How not to write an opera

How not to write an opera

Matthew Hilton

I don’t know how it is with you, but when I get hit by heartbreak I busy myself with charity work. So there I was, unpacking books at the Amnesty International fair in Carcassonne, France, when right in front of me in silver letters on navy blue was: Gangs & Countergangs.

I pulled the book out of the box; it opened at a photograph of a bunch of people posing with what looked like fake weapons. They looked as though they had dressed from a thrift shop: crumpled hats, raincoats tied with string and floppy trousers, posed like a corny sculpture in memory of something or other. Something in me clicked. I said: opera.

Heartbreak had turned into a conduit. I read the blue and silver book and scholarly works and memoirs giving all the angles on the Mau Mau Rebellion in British Colony Kenya in 1953. I invented seven characters and inhabited them. Cruising the local industrial zone I became the female lead, Kioni, looking for someone to kill. Snatches of lyric, costume sketches, movement diagrams went down on paper. My focus held: a melodrama - the cast singing soliloquy rather than clumsy dialogue.

He felt that would threaten the integrity of his vision and wanted me to wait. We had a fight and that was that.

Down the line a kindly insider named Bill Bankes-Jones of Tête à Tête said, “I’ve never heard of a libretto that hadn’t first been commissioned through a composer.” I never thought then that I was swimming against the tide. I kept at it. Though I knew little about the opera world, music had touched the inside of my life. Mother was a concert violinist and worked nights. She would stand at our door, her evening dress covered by a tatty raincoat and wave bye-bye.

At a summer camp, fourteen years old, I was cast in Mozart’s Die Entführung aus dem Serail as the deaf mute. Fame.

When I’d done a first draft I showed it to a musician friend. He grooved on it and said yes. Music was his life. But he was also a family man with a swimming pool to support. I asked him to lay down a medley of what he wrote onto a DVD to send to funding agencies and production companies. He felt that would threaten the integrity of his vision and wanted me to wait. We had a fight and that was that.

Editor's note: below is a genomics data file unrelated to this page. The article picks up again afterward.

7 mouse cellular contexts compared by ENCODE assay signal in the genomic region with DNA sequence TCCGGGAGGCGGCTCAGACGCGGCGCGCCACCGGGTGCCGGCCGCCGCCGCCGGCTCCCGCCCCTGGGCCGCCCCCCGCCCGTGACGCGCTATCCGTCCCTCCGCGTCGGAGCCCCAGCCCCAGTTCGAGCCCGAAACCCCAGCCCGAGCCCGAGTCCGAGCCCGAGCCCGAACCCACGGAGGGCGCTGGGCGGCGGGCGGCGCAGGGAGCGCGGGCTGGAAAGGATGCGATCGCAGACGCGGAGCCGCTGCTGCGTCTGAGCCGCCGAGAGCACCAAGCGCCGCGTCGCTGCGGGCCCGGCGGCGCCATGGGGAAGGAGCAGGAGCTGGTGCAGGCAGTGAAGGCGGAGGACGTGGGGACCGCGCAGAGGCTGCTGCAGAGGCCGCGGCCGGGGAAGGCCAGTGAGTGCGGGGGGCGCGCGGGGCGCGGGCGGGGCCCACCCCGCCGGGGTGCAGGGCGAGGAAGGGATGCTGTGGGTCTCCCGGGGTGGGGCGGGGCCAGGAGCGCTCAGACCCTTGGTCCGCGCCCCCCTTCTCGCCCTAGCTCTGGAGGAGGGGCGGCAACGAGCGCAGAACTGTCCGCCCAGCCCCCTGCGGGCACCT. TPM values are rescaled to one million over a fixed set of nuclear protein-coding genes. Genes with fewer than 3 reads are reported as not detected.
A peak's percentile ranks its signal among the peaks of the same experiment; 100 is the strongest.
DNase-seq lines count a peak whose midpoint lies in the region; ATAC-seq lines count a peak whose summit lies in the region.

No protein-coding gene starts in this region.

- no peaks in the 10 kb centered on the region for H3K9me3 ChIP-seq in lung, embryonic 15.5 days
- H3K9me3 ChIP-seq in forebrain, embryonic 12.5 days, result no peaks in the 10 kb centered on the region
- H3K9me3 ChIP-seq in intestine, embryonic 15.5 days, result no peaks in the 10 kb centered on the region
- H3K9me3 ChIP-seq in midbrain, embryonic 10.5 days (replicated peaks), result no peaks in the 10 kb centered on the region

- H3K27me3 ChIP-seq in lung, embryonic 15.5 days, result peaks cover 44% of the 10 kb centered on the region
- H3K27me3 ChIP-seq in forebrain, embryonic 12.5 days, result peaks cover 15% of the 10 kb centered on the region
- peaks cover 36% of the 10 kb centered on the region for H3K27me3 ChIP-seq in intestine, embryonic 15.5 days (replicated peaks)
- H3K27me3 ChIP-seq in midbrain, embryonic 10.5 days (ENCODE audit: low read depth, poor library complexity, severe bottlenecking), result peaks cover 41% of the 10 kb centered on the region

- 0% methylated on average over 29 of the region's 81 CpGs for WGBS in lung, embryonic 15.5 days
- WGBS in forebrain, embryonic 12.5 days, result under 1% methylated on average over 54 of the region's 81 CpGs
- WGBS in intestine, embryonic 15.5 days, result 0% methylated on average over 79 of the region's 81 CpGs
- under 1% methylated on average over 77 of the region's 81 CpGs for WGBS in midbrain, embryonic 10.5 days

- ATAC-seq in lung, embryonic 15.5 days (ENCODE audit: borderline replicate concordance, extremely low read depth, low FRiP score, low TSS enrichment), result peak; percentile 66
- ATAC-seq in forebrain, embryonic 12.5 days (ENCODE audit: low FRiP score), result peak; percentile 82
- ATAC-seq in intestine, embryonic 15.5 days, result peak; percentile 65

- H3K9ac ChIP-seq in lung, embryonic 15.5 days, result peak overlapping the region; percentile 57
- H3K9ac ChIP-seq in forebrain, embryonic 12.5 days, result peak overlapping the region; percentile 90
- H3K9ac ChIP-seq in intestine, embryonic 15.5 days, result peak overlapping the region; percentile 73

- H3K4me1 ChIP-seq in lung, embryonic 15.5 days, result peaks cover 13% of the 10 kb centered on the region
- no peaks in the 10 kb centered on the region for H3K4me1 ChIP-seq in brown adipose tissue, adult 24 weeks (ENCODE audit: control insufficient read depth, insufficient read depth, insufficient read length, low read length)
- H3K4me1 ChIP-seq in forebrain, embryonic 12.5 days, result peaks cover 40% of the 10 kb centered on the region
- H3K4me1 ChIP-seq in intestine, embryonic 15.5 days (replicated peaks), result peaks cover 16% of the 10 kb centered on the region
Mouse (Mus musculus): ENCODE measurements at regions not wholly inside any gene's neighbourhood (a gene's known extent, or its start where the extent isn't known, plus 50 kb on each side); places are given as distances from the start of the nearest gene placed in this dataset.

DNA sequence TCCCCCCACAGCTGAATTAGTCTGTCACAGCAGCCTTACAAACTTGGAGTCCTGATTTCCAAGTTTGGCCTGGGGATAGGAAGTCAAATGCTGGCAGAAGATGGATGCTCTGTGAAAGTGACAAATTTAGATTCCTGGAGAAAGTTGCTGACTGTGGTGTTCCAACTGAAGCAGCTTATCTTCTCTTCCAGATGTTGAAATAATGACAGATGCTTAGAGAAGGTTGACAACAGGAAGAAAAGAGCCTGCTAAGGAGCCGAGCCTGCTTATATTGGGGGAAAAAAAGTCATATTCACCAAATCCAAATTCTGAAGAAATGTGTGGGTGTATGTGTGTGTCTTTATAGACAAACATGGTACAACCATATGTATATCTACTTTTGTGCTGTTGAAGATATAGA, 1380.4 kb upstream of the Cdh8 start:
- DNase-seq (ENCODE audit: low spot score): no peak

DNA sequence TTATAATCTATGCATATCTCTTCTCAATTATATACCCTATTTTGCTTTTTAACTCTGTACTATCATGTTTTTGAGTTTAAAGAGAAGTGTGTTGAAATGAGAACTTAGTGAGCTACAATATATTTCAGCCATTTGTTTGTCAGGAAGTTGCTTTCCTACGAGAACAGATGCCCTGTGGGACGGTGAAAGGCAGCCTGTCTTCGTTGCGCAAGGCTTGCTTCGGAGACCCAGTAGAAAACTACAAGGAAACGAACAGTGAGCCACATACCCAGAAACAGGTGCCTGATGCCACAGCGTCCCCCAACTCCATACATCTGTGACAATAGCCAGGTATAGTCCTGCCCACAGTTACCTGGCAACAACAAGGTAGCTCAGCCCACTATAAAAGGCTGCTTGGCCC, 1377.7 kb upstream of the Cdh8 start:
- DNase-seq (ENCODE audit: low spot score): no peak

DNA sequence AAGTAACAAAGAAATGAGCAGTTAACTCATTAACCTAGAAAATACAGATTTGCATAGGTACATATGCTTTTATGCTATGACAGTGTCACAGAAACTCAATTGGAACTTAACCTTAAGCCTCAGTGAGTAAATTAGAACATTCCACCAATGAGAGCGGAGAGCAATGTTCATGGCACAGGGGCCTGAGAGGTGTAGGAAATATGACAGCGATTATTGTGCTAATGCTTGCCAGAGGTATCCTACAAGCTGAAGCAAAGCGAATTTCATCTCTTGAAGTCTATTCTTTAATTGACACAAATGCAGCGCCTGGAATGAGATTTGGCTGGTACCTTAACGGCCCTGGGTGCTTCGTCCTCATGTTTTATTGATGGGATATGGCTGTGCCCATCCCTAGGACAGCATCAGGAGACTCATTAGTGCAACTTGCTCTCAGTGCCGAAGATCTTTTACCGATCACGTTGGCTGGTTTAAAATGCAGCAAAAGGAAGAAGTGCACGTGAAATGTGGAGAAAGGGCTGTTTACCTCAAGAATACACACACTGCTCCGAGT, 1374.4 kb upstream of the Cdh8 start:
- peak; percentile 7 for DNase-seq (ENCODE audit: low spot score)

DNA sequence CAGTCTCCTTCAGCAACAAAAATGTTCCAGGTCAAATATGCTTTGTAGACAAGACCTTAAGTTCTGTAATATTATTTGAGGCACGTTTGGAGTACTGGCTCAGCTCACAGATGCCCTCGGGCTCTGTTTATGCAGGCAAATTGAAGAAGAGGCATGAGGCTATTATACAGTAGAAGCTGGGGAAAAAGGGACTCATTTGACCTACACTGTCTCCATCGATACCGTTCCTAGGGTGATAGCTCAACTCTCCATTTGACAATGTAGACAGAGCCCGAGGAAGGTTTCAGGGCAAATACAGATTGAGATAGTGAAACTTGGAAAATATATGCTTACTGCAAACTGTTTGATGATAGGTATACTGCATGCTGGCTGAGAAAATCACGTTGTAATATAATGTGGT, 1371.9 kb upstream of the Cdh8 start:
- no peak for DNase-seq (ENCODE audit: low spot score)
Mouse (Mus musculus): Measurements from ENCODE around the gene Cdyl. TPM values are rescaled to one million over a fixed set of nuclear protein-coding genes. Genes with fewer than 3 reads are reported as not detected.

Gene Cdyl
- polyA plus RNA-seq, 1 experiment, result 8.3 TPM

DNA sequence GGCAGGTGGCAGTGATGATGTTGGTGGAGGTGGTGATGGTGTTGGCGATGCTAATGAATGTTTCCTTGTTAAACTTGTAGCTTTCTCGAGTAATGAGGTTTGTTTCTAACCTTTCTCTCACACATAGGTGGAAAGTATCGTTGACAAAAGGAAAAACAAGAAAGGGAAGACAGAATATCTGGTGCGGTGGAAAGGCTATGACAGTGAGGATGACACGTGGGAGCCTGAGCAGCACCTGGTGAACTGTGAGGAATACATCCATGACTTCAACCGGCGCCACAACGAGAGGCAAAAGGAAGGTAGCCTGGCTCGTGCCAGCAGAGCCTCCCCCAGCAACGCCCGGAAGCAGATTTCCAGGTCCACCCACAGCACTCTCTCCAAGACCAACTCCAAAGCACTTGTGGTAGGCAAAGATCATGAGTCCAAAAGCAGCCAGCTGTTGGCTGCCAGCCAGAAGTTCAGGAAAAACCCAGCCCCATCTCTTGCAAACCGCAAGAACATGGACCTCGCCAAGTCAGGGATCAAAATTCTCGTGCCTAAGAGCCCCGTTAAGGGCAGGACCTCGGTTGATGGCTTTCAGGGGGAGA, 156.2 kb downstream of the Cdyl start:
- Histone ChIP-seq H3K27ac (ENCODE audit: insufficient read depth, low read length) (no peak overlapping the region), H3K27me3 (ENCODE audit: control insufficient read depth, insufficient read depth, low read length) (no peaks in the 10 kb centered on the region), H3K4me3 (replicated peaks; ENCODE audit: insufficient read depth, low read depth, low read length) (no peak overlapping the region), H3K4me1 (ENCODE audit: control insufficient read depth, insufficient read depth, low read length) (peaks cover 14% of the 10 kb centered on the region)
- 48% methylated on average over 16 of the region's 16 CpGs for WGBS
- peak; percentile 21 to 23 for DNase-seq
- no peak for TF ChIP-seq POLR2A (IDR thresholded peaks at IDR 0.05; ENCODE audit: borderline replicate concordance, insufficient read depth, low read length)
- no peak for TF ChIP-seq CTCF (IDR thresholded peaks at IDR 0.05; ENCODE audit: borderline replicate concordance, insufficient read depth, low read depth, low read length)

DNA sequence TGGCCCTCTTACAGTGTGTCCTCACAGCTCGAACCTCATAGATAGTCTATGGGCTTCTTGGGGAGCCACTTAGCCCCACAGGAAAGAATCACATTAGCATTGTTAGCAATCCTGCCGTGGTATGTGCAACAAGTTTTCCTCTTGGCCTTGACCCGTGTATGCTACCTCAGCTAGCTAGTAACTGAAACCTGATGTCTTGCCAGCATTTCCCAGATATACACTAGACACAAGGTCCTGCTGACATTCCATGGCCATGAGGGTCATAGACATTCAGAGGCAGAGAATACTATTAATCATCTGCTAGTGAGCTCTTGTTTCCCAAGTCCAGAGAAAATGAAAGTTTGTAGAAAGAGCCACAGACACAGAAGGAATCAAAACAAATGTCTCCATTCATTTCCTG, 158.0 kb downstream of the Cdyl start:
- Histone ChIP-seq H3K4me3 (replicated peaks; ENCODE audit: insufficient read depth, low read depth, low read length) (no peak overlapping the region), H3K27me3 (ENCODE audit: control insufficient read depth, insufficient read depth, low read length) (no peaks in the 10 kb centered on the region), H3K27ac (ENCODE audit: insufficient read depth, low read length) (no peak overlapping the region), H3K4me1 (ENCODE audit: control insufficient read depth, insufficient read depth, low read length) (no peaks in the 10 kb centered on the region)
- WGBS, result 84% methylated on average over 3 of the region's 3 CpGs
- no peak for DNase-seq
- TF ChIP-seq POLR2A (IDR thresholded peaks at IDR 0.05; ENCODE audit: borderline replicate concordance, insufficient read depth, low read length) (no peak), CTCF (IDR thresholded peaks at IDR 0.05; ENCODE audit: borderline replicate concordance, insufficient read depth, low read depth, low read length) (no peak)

I wanted a score built up from improvisation, chanting the text and having drums guitar sax pick up and into it.

Time passed, life changed. But Mau Mau - the Opera had bitten deeper than I thought. I unburied all I’d written: the blocks of text, the scattered notes and sketches, laid them out, re-sequenced them, dropped and added and wrote a second version. I went to The Composers Site and placed an announcement. I used the phrase “baroquely perverse with its roots in fact”. I had the smoke dream that the piece should hit audiences in the old colonies, both for its wide range of forms of English and for historical shirt-tail tugging. I posted off to opera companies in South Africa, Australia, Canada. I cooked up an opening phrase “…a person like me can never imagine how busy a person like you must be.” Zilch.

A young Australian composer who happened to be coming over to France got in touch. His probing of the libretto was live and deep and I heard enough of his music to think it possible. We met by the river Dordogne, flowing smooth between old stone banks, children dodged round the table where we talked, matching sun hats and beers. He conjured up some fragments on a synthesiser but I wasn’t convinced and told him so. He sent me more snippets after he’d flown back and I hung my faith on him, sent some hard found cash and signed a home-made contract.

Is my piece really such a monster?

At the end of that process his version exists, but I had caught the tail of a better idea listening to Kenyan entertainers of the fifties and sixties. I wanted a score built up from improvisation, chanting the text and having drums guitar sax pick up and into it. I re-framed the project as a summer school workshop and started looking for hosts.

Then I had my show-biz lucky break. At least that is how I understood what happened. Scanning the Guardian, I caught English National Opera’s new boss saying how shocked he was by the whiteness of the company. I zapped off an email direct and, saints alive, a reply came asking me to forward my libretto. Suddenly, as pilots say, the holes in the cheese lined up and my thing was on someone’s desk face up. After a two month sit upon they ask me to call them with a day and an hour. I call every twenty minutes that day. They apologise and re-arrange. Same thing. No further contact, deathly hush. They make me feel like Hitler’s mother. Is my piece really such a monster? And then came COVID and they said everything is on hold so I’m busy re-writing it for radio, five bursts of nine minutes each. Coo-coo - is there anybody out there?

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